There's no specific vision of an alternative, beyond the general principle that productive activity should be organized on the basis of rational collective choice rather than the external coercion implicit in wage labor. And it is simply false that Marx believed violent revolution was necessary to get there -- he explicitly discussed the possibility of an organic evolution toward socialism, either from independent commodity production as in the United States or from village communism as in Russia.

    6. Good answer, JW Mason, but I still have misgivings.

      --Capitalism a system of accumulating exchange value, not use value: Isn’t it both? There are tulip bubbles, but most of what happens under capitalism is pretty squarely aimed at satisfying human needs. The Marxist formula of capitalism being “about” the accumulation of money and “not about” the satisfaction of human needs seems a false opposition.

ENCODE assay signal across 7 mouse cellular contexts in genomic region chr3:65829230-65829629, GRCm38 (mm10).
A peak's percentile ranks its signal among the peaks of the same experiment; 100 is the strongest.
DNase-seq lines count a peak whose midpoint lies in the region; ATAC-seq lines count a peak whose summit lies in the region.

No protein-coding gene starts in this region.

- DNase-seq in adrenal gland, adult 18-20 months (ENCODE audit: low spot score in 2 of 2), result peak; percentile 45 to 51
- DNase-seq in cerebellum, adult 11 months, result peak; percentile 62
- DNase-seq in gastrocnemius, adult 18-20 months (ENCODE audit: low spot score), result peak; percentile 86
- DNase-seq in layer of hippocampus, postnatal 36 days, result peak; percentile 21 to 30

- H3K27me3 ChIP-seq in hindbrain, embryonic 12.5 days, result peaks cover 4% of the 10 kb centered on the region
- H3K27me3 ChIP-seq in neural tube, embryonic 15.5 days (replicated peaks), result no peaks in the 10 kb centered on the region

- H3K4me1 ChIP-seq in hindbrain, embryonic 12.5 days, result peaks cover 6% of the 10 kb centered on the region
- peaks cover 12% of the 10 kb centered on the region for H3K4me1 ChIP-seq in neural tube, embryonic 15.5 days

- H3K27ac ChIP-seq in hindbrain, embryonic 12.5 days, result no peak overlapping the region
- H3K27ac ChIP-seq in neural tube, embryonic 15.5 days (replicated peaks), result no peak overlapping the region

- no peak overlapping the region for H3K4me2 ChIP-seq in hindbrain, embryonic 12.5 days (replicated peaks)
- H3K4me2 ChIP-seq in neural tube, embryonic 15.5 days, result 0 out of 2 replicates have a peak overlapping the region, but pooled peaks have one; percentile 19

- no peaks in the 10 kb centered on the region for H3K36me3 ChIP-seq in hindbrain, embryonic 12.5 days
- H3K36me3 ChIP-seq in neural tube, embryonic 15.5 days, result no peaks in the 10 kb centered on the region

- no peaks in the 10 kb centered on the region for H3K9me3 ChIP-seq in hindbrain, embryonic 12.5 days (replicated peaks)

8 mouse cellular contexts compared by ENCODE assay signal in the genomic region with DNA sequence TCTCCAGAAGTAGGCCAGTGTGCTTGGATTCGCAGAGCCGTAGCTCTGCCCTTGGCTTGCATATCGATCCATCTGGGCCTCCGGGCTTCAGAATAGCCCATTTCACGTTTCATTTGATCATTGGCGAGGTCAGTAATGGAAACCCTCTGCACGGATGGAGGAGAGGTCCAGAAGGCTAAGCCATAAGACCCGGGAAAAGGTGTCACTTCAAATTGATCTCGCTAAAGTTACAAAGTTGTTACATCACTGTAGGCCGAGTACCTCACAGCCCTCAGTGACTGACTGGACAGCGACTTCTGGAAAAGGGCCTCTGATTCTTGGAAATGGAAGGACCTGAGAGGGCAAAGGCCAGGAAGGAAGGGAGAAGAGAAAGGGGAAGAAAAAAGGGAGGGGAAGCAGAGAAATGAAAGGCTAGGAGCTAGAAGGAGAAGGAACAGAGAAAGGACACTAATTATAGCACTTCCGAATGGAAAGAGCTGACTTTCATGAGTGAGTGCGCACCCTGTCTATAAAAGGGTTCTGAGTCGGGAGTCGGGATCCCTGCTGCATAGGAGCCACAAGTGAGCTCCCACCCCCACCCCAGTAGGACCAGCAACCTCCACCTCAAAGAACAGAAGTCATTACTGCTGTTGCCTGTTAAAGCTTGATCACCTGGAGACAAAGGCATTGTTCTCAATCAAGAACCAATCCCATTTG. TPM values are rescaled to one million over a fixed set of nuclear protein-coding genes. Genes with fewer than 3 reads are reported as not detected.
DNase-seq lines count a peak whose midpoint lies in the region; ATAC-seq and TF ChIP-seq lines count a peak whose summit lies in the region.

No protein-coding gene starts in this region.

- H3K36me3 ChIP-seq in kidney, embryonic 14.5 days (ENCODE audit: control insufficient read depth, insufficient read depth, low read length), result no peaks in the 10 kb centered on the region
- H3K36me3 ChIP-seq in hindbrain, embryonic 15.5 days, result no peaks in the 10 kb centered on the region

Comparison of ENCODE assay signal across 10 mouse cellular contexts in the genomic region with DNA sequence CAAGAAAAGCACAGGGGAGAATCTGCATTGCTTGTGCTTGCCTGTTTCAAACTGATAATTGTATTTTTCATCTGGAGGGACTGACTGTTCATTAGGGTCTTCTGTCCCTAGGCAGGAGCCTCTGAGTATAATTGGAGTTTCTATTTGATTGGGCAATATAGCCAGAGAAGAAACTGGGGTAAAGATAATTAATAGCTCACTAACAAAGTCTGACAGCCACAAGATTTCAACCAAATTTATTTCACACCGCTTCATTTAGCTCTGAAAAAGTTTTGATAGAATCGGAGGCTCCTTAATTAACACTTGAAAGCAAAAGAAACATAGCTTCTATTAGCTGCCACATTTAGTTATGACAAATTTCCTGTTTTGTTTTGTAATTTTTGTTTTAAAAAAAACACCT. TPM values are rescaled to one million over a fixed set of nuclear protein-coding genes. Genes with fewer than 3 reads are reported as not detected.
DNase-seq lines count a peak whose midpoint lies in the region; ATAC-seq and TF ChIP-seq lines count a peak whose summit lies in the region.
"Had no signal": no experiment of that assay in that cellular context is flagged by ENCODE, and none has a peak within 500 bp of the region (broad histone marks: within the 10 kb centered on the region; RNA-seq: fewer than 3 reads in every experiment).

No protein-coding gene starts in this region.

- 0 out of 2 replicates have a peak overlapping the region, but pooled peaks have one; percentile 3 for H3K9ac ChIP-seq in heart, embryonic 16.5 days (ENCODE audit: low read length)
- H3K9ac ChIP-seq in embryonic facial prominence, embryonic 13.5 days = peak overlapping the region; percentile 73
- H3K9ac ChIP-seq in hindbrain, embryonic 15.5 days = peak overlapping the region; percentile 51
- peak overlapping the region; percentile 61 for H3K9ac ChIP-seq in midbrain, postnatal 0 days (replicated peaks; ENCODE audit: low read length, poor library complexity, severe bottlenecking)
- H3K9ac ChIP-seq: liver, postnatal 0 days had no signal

--Capitalism features free markets and unfree workshops: Was Marx really the first to notice that?

      --Capitalist society tends to polarize into capitalists and proletarians: Maybe a distinctive Marxian idea or maybe an inappropriate extrapolation from pre-capitalist systems where classes—estates--were conspicuous juridical constructs. In any case, it’s again kind of obtuse, because the actual class structures of capitalist societies are infinitely more complex and continuous.

      --Technology is about increasing money value, not satisfying human needs: Again, a false opposition and an odd accusation to make against capitalism, with its patently need-satisfying technological dynamism which often erodes old money.